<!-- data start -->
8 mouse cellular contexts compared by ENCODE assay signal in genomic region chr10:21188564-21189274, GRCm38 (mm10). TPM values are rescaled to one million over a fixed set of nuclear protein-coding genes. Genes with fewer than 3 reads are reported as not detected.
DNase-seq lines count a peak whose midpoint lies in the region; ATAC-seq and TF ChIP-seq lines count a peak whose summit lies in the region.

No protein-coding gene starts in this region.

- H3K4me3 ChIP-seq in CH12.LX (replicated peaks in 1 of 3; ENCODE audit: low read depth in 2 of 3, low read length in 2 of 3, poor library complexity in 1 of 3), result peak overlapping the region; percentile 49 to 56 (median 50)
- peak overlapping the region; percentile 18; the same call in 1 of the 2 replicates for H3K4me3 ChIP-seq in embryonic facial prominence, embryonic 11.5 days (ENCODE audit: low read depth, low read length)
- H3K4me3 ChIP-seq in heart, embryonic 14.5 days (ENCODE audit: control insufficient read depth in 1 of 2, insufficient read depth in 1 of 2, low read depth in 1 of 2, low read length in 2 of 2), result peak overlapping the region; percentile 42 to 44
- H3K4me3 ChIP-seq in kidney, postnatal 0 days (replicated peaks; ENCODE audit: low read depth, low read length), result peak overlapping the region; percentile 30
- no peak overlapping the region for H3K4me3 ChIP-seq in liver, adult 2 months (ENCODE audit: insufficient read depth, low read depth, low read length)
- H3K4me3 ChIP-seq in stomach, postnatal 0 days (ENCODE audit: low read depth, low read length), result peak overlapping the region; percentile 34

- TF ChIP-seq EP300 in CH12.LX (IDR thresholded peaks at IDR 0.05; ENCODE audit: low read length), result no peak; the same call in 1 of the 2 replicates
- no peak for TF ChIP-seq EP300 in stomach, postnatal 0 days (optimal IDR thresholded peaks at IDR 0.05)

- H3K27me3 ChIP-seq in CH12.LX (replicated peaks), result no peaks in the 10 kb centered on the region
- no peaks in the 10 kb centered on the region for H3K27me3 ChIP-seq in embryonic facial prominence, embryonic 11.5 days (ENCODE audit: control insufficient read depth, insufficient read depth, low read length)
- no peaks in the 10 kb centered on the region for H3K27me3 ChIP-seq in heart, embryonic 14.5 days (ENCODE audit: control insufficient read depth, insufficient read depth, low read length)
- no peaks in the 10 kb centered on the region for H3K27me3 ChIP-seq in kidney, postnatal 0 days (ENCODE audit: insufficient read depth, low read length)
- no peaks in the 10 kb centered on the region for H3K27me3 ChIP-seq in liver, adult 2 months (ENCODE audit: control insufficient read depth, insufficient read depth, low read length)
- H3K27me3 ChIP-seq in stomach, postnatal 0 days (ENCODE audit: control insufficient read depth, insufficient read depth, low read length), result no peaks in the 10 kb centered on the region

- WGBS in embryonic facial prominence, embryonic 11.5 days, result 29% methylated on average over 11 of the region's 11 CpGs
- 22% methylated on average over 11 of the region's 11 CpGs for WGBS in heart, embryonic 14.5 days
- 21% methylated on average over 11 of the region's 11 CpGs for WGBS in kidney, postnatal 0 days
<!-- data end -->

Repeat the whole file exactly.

8 mouse cellular contexts compared by ENCODE assay signal in genomic region chr10:21188564-21189274, GRCm38 (mm10). TPM values are rescaled to one million over a fixed set of nuclear protein-coding genes. Genes with fewer than 3 reads are reported as not detected.
DNase-seq lines count a peak whose midpoint lies in the region; ATAC-seq and TF ChIP-seq lines count a peak whose summit lies in the region.

No protein-coding gene starts in this region.

- H3K4me3 ChIP-seq in CH12.LX (replicated peaks in 1 of 3; ENCODE audit: low read depth in 2 of 3, low read length in 2 of 3, poor library complexity in 1 of 3), result peak overlapping the region; percentile 49 to 56 (median 50)
- peak overlapping the region; percentile 18; the same call in 1 of the 2 replicates for H3K4me3 ChIP-seq in embryonic facial prominence, embryonic 11.5 days (ENCODE audit: low read depth, low read length)
- H3K4me3 ChIP-seq in heart, embryonic 14.5 days (ENCODE audit: control insufficient read depth in 1 of 2, insufficient read depth in 1 of 2, low read depth in 1 of 2, low read length in 2 of 2), result peak overlapping the region; percentile 42 to 44
- H3K4me3 ChIP-seq in kidney, postnatal 0 days (replicated peaks; ENCODE audit: low read depth, low read length), result peak overlapping the region; percentile 30
- no peak overlapping the region for H3K4me3 ChIP-seq in liver, adult 2 months (ENCODE audit: insufficient read depth, low read depth, low read length)
- H3K4me3 ChIP-seq in stomach, postnatal 0 days (ENCODE audit: low read depth, low read length), result peak overlapping the region; percentile 34

- TF ChIP-seq EP300 in CH12.LX (IDR thresholded peaks at IDR 0.05; ENCODE audit: low read length), result no peak; the same call in 1 of the 2 replicates
- no peak for TF ChIP-seq EP300 in stomach, postnatal 0 days (optimal IDR thresholded peaks at IDR 0.05)

- H3K27me3 ChIP-seq in CH12.LX (replicated peaks), result no peaks in the 10 kb centered on the region
- no peaks in the 10 kb centered on the region for H3K27me3 ChIP-seq in embryonic facial prominence, embryonic 11.5 days (ENCODE audit: control insufficient read depth, insufficient read depth, low read length)
- no peaks in the 10 kb centered on the region for H3K27me3 ChIP-seq in heart, embryonic 14.5 days (ENCODE audit: control insufficient read depth, insufficient read depth, low read length)
- no peaks in the 10 kb centered on the region for H3K27me3 ChIP-seq in kidney, postnatal 0 days (ENCODE audit: insufficient read depth, low read length)
- no peaks in the 10 kb centered on the region for H3K27me3 ChIP-seq in liver, adult 2 months (ENCODE audit: control insufficient read depth, insufficient read depth, low read length)
- H3K27me3 ChIP-seq in stomach, postnatal 0 days (ENCODE audit: control insufficient read depth, insufficient read depth, low read length), result no peaks in the 10 kb centered on the region

- WGBS in embryonic facial prominence, embryonic 11.5 days, result 29% methylated on average over 11 of the region's 11 CpGs
- 22% methylated on average over 11 of the region's 11 CpGs for WGBS in heart, embryonic 14.5 days
- 21% methylated on average over 11 of the region's 11 CpGs for WGBS in kidney, postnatal 0 days